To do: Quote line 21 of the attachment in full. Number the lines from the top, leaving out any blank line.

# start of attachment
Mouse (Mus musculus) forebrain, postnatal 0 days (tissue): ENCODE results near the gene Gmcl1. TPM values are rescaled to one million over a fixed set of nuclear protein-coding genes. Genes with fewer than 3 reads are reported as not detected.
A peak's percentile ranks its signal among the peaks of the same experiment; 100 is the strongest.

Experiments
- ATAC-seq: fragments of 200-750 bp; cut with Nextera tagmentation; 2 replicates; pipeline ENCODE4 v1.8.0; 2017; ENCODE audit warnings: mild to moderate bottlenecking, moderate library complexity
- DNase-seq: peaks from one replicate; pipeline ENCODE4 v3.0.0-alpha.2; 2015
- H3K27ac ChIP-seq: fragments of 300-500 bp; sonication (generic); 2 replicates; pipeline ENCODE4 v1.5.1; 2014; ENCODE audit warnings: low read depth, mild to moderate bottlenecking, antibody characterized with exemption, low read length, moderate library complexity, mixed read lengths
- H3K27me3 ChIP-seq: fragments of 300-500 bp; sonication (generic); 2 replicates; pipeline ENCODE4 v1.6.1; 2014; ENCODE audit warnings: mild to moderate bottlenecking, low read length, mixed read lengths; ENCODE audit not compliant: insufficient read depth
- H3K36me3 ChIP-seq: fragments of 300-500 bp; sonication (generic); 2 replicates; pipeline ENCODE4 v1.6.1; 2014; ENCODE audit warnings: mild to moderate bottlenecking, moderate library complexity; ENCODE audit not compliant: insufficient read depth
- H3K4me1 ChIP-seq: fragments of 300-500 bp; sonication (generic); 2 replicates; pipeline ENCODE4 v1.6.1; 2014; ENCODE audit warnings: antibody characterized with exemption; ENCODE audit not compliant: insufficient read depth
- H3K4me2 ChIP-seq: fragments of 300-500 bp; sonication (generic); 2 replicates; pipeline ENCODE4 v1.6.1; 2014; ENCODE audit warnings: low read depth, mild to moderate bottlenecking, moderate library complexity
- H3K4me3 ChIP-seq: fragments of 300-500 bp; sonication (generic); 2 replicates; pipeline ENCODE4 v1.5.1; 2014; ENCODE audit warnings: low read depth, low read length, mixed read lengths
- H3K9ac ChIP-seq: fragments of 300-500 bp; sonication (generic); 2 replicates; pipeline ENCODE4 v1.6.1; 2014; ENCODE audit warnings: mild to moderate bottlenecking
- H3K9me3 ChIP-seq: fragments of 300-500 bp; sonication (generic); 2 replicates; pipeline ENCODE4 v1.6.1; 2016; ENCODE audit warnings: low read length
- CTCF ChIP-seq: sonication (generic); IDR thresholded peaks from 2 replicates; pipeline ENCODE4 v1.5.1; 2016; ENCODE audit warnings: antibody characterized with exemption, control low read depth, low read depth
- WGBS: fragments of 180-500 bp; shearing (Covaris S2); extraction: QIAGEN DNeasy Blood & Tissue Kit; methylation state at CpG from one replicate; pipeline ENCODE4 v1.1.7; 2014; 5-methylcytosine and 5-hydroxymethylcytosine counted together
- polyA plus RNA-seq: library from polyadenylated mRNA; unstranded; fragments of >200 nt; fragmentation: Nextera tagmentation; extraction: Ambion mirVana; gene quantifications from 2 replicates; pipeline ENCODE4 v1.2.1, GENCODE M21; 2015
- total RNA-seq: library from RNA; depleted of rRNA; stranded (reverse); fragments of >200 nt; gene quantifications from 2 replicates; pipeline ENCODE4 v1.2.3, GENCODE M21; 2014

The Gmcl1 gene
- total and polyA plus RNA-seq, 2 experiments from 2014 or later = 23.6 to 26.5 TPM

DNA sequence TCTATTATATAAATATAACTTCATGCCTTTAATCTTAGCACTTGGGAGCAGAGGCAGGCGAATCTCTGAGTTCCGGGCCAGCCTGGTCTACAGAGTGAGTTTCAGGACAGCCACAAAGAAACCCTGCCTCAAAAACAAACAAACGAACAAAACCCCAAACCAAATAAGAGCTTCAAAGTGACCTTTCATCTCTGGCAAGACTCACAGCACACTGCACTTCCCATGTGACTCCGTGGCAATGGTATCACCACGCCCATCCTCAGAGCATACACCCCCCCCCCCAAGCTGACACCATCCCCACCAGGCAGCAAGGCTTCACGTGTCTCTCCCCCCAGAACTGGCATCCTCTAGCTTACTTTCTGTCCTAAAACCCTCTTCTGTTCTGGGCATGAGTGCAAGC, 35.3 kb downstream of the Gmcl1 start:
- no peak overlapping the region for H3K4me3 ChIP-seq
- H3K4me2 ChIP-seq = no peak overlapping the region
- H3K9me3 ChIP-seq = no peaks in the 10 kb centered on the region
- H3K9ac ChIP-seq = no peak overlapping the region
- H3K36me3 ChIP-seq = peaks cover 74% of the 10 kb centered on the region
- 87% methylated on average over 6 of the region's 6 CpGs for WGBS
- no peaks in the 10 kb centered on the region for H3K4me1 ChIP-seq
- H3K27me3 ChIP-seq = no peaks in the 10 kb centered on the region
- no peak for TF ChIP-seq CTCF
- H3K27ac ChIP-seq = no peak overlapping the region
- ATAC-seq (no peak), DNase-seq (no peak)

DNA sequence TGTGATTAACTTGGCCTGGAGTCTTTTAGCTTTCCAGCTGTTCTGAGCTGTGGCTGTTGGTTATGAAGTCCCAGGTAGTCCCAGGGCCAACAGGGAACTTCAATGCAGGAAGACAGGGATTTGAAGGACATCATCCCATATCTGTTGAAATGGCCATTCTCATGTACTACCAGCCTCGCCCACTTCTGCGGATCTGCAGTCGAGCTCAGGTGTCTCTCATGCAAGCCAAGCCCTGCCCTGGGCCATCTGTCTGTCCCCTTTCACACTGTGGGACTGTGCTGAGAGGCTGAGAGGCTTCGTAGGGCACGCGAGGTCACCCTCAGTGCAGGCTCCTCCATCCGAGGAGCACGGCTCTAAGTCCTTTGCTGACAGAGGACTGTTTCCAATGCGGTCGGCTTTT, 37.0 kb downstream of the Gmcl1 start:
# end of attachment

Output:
- no peak overlapping the region for H3K4me3 ChIP-seq